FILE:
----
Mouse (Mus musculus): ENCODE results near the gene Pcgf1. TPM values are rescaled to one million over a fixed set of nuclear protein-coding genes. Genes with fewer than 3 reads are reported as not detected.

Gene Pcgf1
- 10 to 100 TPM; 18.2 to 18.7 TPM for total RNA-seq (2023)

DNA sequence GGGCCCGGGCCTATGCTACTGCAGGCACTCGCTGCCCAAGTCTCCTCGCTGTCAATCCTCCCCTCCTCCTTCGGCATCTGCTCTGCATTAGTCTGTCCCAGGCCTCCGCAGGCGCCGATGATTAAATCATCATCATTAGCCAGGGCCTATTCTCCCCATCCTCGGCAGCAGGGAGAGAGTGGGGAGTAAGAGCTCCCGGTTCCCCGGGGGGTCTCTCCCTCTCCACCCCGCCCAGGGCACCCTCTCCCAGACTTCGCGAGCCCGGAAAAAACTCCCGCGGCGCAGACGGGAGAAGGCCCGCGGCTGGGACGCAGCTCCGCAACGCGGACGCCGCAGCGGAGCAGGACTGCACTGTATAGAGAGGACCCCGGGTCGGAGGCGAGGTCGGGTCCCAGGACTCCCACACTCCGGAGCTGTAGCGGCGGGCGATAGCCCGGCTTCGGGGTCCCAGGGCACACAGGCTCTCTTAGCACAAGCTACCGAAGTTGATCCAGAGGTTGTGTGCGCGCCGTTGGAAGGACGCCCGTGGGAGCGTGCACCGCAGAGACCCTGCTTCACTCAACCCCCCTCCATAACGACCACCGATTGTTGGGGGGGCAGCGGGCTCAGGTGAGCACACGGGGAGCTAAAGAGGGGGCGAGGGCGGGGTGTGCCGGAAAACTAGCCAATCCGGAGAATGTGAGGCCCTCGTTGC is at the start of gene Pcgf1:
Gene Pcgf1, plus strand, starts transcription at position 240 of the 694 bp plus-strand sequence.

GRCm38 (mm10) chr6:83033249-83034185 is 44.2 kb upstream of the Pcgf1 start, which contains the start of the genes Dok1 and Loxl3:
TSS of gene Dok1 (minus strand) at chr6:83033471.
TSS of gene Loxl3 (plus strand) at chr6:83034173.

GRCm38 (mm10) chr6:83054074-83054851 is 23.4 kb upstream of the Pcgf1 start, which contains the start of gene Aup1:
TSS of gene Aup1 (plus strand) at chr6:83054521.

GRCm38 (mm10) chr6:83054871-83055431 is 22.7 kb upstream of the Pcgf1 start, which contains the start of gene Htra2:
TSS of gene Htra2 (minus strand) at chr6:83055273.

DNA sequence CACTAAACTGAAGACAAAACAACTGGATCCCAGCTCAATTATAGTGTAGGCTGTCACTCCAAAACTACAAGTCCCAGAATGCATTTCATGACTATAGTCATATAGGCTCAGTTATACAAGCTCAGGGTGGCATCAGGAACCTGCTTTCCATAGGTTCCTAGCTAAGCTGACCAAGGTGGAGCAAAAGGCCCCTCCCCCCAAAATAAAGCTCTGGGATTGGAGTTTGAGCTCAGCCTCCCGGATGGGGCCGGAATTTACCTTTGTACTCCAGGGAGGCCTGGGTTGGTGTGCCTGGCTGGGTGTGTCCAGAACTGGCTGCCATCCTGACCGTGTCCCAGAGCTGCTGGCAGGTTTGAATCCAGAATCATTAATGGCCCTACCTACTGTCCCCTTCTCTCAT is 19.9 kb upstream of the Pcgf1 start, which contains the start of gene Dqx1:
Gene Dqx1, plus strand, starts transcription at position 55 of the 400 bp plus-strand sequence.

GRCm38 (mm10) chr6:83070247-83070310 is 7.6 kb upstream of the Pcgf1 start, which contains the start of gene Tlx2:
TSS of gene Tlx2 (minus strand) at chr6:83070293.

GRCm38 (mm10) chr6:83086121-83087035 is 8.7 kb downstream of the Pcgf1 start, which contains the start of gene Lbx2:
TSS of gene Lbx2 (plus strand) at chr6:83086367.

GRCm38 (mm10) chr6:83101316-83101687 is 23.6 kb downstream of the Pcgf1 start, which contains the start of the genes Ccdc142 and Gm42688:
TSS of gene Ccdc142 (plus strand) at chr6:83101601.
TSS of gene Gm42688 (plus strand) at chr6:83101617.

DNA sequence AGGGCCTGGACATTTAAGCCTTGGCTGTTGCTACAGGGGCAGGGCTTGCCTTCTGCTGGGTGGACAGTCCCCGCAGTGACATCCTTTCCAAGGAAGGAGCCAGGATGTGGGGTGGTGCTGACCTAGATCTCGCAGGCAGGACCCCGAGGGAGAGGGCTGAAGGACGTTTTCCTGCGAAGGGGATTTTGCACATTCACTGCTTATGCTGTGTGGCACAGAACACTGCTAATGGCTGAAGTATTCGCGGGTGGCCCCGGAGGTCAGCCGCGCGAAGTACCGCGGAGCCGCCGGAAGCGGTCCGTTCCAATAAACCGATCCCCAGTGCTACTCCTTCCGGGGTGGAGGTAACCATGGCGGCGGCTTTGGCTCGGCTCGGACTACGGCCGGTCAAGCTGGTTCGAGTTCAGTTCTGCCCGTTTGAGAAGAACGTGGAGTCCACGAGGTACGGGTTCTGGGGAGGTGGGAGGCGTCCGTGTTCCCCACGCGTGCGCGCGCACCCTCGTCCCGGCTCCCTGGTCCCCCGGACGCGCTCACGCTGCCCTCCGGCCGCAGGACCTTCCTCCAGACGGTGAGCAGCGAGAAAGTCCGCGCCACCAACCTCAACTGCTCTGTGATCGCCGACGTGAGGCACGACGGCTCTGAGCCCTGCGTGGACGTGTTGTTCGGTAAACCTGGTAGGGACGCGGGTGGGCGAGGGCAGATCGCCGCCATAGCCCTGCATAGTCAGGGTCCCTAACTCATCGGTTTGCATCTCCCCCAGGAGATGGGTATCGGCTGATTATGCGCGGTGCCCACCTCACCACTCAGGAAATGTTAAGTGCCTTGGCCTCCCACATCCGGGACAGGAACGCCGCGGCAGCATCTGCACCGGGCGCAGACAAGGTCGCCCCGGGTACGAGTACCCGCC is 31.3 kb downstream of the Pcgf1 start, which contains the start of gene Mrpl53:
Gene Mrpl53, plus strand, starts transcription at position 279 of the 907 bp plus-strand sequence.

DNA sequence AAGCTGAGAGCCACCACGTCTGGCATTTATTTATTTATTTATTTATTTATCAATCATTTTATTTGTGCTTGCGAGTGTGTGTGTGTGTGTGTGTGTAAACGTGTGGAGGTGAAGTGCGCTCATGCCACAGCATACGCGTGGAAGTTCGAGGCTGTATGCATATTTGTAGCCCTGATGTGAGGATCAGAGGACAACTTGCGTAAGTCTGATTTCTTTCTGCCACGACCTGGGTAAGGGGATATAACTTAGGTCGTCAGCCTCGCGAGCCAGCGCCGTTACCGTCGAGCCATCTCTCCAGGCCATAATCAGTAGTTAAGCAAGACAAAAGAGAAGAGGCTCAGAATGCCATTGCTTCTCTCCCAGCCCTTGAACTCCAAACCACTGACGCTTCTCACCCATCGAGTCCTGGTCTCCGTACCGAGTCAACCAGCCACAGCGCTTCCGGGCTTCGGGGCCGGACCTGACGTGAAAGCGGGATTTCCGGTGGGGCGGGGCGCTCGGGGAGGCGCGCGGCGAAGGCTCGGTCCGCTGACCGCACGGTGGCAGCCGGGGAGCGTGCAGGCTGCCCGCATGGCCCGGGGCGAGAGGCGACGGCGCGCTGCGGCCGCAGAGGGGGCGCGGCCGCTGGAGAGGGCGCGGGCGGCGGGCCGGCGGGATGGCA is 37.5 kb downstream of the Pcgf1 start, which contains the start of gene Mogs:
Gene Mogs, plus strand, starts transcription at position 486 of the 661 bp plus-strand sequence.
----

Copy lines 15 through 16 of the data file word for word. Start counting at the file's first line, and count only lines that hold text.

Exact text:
GRCm38 (mm10) chr6:83070247-83070310 is 7.6 kb upstream of the Pcgf1 start, which contains the start of gene Tlx2:
TSS of gene Tlx2 (minus strand) at chr6:83070293.